The Scrum framework was born in the IT sector out of a need to deliver complex projects that are prone to change and uncertainty. Scrum breaks a software development project into incremental stages, allowing for changing customer requirements, evolving technological requirements or even changing market needs.
Where Did Scrum Come From?
With the introduction of many new technologies in the late 1980s and early 1990s, businesses wanted to explore what they could accomplish with these new technologies. However, because the scope of these new technologies wasn’t fully understood, businesses didn’t really know what they wanted from their developers and the developers weren’t entirely sure what these new technologies were capable of delivering.
Teams tried using a traditional Waterfall methodology when working on projects with these new technologies but found that Waterfall doesn’t really work when there’s any sort of uncertainty in the project. The Waterfall method takes a step-by-step, sequential approach to software development. This means bringing the project from conception to implementation with set steps in between.
In order to fully explore the capabilities of the new technology available to them and to find a new, better way of delivering their projects, developers & programmers designed a more Agile framework for managing their projects. The Agile methodology breaks a software development project into incremental stages, slowing building on successive stages with what are called “sprints”.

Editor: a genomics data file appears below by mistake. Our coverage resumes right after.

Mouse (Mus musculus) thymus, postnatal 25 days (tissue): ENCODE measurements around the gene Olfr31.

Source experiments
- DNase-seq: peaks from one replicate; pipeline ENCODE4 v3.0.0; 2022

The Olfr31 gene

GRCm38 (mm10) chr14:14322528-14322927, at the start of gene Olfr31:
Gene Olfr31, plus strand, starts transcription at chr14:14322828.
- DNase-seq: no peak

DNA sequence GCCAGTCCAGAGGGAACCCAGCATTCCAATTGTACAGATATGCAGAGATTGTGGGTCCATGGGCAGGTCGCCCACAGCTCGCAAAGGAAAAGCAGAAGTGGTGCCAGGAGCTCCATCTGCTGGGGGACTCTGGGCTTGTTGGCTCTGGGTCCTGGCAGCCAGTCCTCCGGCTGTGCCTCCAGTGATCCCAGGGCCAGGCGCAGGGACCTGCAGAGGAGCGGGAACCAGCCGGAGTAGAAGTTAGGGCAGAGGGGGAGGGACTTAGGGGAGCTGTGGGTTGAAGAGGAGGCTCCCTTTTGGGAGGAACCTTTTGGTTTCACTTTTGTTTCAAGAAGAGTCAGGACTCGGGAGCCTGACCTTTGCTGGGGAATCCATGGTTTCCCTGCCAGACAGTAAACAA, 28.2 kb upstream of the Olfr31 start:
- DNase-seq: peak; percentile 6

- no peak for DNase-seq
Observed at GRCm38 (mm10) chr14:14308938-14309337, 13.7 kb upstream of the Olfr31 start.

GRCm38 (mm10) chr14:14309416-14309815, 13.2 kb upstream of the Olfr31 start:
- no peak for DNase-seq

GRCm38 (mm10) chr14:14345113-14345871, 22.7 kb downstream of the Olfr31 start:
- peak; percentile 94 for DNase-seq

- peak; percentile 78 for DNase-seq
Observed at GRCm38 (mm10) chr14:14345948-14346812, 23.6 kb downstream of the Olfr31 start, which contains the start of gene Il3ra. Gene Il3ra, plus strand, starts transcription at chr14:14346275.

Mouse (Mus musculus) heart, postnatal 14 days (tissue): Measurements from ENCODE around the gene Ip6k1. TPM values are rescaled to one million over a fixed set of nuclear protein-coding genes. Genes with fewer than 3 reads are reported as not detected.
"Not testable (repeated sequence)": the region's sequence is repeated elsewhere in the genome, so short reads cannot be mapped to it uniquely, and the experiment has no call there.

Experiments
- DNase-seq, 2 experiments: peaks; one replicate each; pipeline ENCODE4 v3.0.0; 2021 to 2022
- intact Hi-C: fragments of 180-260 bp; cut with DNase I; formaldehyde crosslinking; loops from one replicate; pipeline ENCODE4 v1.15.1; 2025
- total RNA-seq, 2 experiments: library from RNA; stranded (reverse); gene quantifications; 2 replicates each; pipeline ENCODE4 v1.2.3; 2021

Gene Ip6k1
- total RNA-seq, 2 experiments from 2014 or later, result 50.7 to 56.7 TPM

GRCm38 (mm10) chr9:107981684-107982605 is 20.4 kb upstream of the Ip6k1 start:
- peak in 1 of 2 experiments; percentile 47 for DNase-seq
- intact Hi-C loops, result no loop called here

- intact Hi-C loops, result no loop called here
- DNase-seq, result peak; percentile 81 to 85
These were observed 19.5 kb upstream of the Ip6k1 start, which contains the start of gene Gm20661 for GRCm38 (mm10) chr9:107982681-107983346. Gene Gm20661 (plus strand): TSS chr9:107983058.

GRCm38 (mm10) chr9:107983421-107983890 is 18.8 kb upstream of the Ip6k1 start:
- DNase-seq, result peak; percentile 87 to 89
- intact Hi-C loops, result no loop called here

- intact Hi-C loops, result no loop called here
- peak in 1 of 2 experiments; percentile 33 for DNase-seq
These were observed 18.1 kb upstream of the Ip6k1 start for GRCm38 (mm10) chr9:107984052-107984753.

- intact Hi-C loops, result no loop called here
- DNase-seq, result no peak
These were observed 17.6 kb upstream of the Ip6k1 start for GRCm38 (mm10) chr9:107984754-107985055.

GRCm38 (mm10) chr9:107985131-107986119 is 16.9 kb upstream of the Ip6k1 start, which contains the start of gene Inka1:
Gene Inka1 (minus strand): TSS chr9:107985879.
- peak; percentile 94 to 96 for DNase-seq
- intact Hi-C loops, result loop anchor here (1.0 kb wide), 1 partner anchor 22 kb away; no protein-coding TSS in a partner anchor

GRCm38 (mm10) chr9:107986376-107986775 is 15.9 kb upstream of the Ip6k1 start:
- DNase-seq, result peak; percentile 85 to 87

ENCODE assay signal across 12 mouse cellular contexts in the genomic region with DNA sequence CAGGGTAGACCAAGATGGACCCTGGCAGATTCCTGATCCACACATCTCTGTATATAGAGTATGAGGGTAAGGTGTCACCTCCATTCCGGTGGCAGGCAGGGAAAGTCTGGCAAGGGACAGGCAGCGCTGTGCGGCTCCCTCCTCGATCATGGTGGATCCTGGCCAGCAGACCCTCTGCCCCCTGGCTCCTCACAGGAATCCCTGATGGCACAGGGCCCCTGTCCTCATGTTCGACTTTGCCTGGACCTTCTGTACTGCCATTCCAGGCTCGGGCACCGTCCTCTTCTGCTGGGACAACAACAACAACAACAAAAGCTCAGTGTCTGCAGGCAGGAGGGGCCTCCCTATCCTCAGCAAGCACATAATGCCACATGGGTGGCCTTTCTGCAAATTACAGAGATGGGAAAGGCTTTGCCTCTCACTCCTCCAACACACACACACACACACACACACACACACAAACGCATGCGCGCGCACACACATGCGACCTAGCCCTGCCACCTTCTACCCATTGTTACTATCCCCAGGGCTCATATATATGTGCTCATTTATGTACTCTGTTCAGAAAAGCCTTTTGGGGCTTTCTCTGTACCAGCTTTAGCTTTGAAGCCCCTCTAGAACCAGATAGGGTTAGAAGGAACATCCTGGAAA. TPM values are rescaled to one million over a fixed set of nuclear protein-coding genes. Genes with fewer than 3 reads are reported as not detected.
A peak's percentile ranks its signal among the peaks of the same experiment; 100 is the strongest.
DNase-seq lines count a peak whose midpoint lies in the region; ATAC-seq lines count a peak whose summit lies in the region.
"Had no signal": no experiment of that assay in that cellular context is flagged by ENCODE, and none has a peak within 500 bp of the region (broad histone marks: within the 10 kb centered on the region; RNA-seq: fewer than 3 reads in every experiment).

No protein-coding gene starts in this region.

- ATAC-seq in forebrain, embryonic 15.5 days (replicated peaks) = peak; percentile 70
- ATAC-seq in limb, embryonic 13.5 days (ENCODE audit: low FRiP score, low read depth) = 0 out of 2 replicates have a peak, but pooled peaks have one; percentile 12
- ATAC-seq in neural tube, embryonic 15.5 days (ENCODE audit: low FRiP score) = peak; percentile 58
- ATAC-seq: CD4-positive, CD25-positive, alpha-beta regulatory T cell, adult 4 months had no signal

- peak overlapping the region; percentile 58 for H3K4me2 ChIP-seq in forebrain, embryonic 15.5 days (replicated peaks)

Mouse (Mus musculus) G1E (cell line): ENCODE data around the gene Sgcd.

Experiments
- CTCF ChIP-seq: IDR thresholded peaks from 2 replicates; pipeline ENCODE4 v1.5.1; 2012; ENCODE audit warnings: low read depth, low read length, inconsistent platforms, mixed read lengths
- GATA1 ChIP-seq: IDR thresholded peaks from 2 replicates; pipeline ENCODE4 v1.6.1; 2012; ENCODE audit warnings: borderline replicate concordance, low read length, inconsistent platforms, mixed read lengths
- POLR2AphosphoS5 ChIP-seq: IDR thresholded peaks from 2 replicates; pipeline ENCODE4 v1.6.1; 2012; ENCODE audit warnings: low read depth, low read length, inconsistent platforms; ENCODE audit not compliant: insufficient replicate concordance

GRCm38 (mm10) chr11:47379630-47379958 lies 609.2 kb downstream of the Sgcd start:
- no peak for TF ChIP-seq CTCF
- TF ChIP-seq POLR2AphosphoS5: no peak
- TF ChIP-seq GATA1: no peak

What Methodology Should I Use?
What method of project management you use for your software development project comes down to a number of key factors.
Waterfall may be best when there is no or limited access to a customer to provide constant feedback. It will best suit projects with a dispersed team and fixed scope and budget.
Agile is more suitable for larger, more complex projects, where there is access to the customer for feedback. Because of the inherent flexibility of the agile approach, it is preferred for projects with constantly changing requirements.
Based on a February 2019 poll on TrustRadius.com, fewer than one in five professionals said their organization uses the waterfall methodology. 81% said their organization uses the agile methodology instead.
Scrum is the most user-friendly framework for implementing Agile and is used by the likes of Google, IBM, Microsoft, Motorola and Siemens.
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